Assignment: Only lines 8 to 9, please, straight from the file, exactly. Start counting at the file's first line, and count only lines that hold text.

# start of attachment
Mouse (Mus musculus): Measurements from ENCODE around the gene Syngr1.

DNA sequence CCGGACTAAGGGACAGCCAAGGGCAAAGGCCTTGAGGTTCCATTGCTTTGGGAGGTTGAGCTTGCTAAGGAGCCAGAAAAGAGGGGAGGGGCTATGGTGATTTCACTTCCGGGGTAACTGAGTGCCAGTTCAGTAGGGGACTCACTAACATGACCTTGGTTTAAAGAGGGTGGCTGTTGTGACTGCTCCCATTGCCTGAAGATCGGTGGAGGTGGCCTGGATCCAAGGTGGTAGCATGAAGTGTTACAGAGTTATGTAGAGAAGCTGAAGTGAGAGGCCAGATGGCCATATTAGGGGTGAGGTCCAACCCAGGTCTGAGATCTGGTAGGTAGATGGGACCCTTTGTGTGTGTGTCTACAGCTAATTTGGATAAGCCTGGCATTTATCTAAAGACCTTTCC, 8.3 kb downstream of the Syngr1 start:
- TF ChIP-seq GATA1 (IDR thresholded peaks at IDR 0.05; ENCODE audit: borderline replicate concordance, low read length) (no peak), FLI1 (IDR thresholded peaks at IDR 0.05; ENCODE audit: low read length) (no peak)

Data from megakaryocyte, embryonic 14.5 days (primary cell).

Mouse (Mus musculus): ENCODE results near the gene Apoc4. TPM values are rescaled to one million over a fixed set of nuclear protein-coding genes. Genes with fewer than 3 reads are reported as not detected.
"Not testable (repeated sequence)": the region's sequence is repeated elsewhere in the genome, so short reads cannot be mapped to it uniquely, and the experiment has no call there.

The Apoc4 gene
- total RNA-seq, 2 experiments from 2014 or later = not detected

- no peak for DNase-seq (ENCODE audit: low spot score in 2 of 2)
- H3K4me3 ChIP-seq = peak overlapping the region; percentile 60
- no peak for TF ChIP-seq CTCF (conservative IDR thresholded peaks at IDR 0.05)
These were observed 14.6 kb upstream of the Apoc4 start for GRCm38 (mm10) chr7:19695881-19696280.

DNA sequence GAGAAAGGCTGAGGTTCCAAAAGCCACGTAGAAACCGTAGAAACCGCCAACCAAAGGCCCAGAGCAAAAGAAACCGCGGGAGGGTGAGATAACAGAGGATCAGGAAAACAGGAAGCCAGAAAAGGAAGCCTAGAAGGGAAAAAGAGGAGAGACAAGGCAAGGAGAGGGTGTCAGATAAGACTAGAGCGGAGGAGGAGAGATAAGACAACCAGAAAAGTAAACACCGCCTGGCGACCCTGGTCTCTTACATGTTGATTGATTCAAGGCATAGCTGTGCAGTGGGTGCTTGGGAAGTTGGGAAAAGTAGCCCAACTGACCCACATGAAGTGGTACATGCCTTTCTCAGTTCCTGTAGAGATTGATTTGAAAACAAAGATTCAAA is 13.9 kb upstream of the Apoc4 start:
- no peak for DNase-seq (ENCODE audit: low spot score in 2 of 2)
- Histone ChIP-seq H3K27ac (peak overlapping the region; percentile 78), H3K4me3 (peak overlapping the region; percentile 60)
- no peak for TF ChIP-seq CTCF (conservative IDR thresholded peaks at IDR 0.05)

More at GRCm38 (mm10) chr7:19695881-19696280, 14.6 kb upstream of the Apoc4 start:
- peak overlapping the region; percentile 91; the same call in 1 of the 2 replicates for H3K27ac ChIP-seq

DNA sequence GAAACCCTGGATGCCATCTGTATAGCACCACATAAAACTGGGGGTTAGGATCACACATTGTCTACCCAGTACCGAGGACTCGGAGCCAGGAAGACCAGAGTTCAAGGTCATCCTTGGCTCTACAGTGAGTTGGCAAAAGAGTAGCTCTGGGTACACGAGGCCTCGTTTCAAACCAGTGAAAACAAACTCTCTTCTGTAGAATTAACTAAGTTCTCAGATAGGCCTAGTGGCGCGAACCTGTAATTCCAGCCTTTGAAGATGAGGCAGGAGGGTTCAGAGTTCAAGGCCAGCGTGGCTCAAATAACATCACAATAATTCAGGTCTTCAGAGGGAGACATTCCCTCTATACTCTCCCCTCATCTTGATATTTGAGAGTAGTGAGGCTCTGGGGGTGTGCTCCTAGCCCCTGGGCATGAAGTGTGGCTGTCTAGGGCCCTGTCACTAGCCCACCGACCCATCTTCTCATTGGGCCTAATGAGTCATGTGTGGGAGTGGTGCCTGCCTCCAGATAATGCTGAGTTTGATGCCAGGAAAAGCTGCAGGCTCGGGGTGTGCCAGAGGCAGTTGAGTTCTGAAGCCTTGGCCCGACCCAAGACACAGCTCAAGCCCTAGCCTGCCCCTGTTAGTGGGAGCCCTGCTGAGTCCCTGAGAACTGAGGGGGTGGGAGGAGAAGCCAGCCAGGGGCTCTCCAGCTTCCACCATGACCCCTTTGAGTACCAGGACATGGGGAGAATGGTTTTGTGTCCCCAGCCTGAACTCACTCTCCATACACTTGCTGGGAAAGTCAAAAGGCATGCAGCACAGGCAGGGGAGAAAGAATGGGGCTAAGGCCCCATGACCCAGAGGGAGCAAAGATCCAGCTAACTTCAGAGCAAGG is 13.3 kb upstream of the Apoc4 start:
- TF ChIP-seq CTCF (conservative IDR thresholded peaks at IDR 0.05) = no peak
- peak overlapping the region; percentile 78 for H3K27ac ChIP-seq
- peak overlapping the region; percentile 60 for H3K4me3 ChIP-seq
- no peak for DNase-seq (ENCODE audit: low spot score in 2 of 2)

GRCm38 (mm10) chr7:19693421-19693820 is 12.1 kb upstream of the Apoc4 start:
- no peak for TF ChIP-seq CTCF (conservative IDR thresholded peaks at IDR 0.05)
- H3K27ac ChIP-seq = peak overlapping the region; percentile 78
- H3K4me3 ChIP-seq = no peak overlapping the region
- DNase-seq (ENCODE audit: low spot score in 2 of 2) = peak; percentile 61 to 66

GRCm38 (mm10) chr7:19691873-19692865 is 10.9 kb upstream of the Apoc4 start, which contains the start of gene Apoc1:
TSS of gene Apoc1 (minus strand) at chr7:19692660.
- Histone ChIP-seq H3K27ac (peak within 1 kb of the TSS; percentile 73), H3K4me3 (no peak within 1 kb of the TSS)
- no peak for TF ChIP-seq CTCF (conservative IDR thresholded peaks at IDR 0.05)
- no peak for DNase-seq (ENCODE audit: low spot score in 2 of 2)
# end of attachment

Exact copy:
- total RNA-seq, 2 experiments from 2014 or later = not detected

- no peak for DNase-seq (ENCODE audit: low spot score in 2 of 2)